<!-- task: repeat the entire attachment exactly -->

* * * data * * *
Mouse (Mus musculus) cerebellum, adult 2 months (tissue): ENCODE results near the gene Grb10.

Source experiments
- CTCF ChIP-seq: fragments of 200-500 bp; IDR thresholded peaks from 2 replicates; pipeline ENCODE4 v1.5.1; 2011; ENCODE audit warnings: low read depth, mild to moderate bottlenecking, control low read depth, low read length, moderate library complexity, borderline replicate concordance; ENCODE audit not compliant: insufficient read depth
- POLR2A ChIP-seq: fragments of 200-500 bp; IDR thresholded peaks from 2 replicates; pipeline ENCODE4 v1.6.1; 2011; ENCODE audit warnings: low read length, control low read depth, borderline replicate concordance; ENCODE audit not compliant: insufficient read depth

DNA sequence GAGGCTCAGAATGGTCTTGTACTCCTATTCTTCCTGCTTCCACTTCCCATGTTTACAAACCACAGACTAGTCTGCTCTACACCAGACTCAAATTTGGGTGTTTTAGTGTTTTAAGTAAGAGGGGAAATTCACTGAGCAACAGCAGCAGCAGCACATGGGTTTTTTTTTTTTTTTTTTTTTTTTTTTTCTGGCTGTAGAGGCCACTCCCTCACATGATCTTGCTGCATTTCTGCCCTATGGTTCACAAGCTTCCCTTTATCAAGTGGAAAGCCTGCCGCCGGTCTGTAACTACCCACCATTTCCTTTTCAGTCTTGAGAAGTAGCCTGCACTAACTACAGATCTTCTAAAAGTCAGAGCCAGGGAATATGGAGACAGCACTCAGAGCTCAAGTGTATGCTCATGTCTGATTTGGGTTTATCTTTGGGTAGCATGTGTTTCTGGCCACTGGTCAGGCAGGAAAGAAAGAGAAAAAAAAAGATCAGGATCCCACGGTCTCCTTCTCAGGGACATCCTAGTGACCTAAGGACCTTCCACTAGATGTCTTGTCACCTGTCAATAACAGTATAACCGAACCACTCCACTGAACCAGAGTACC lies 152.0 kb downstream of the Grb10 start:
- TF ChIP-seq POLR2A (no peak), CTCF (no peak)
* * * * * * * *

Mouse (Mus musculus) cerebellum, adult 2 months (tissue): ENCODE results near the gene Grb10.

Source experiments
- CTCF ChIP-seq: fragments of 200-500 bp; IDR thresholded peaks from 2 replicates; pipeline ENCODE4 v1.5.1; 2011; ENCODE audit warnings: low read depth, mild to moderate bottlenecking, control low read depth, low read length, moderate library complexity, borderline replicate concordance; ENCODE audit not compliant: insufficient read depth
- POLR2A ChIP-seq: fragments of 200-500 bp; IDR thresholded peaks from 2 replicates; pipeline ENCODE4 v1.6.1; 2011; ENCODE audit warnings: low read length, control low read depth, borderline replicate concordance; ENCODE audit not compliant: insufficient read depth

DNA sequence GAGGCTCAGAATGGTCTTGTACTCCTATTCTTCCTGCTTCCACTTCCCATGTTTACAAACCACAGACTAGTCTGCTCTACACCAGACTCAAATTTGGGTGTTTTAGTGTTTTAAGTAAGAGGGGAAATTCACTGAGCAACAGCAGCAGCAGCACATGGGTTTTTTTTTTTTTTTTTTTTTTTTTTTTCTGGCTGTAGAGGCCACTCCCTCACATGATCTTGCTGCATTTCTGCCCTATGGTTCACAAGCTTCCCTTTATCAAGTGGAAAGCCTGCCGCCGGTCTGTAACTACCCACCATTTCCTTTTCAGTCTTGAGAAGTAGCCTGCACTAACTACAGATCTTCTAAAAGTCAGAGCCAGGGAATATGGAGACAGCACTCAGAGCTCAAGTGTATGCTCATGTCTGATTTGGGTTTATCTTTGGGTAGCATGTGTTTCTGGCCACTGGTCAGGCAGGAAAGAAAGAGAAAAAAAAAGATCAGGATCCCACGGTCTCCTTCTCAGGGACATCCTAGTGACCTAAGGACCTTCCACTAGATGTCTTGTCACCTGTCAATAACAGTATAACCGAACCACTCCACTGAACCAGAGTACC lies 152.0 kb downstream of the Grb10 start:
- TF ChIP-seq POLR2A (no peak), CTCF (no peak)